In the same way I say ‘I love you’ to my parents or my siblings, I want my friends to know they’re loved too.

John Hedrick

During a FaceTime call with Daddy (that’s not a nickname, but his legal birth name), a film director and my co-writer on an upcoming television project, he put forth the idea that saying “I love you” to the men in your life actively combats toxic masculinity. 

“I love being loud about my love for the homies,” he professed, “especially in a city like New York where the manliest of men love to say ‘pause’ after any line that might come off as gay.” 

Daddy is defiant in the face of stigmas. “My dad always taught my brother and I to love each other and to express our love for one another,” he said. “It’s never been weird for me to show gratitude and care to another man.” We geek on our admiration for artistically-inclined friend groups like Odd Future, the Lonely Island and Judd’s “Team Apatow” — troupes of carefree and expressive goofy guys who are unafraid to be themselves in public. 

“When I say ‘I love you’ to my friends, I’m letting them know how much I appreciate the way they inspire me,” he added. “I also appreciate that they embrace my name with no judgment.” 

Daddy and Joe Kanzangu performing onstage and at a dinner party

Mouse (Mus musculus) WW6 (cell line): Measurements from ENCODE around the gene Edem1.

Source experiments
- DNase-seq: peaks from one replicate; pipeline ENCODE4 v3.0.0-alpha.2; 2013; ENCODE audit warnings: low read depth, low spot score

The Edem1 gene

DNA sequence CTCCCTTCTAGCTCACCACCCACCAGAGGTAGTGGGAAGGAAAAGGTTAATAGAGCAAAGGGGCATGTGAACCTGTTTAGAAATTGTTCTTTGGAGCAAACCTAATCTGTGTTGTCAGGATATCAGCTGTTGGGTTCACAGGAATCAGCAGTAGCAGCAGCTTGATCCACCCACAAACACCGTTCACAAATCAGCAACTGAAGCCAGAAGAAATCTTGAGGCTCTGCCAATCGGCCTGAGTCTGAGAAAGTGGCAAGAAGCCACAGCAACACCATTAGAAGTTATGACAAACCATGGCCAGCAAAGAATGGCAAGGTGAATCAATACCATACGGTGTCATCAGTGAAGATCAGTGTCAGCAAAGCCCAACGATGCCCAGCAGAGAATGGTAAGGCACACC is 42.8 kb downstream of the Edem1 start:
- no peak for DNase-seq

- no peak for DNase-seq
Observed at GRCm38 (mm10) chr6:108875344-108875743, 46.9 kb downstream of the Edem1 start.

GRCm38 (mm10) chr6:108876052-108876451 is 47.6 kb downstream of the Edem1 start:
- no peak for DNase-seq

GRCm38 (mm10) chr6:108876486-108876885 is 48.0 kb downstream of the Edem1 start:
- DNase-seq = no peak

Daddy and Joe [left] at the former’s comedy show, Reverse Racism, in NYC.
Sam Cashell/Quest Soliman

As men, we inherit the discomforts of the past. We observe depictions of ultra-masculinity that present themselves as the standard, when it’s far from the full scope of what it means to be masculine.

Momo, a writer based in New York, told me about his journey with his father from actionable to vocalized love. Being Sudanese, his father showed his love for his son through material provisions, but never through words — until Momo made a point to change that. While studying abroad in Italy, after months away from family, he was at the end of a phone call with his father when he decided to say “I love you” for the first time. His father replied, “Okay.” 

Momo admits that the moment was strange for both of them. “The conversation ended there, and it was not hurtful to hear it back,” he said. “It was actually cathartic.” His father would eventually say it back a few phone conversations later during that semester abroad. They haven’t stopped saying it since. 

Joe Kanzangu and friends after soccer with NYC Footy
L-R: Alex, Joe and Caleb after playing soccer under the lights.
NYC Footy

So what do we do about those weird looks we get when we say “I love you” to our platonic male friends? For the guys I’ve been fortunate to love, we keep it moving. Those people don’t know us and, quite frankly, who gives a fuck? One of the most impassioned people in my life, Ben Ramazani, a music producer, who I’m proud to call a close friend, believes words have the power to unlock our souls. 

“Being in touch with our emotions as well as having a balance of mental toughness is key to understanding ourselves and humanity,” he told me. You can tell Ben means it when he says “I love you.” It’s a statement he uses to show he appreciates a person’s identity and to honor their existence. 

That acknowledgment echoes something Jason told me when I was in Denver: “Saying ‘I love you’ to the homies provides a thread, a space, a mirror of bold affirmation.” It means “I see you and I’ve got you.” At least among my friends, we have no intention of lightening the sincerity of our love.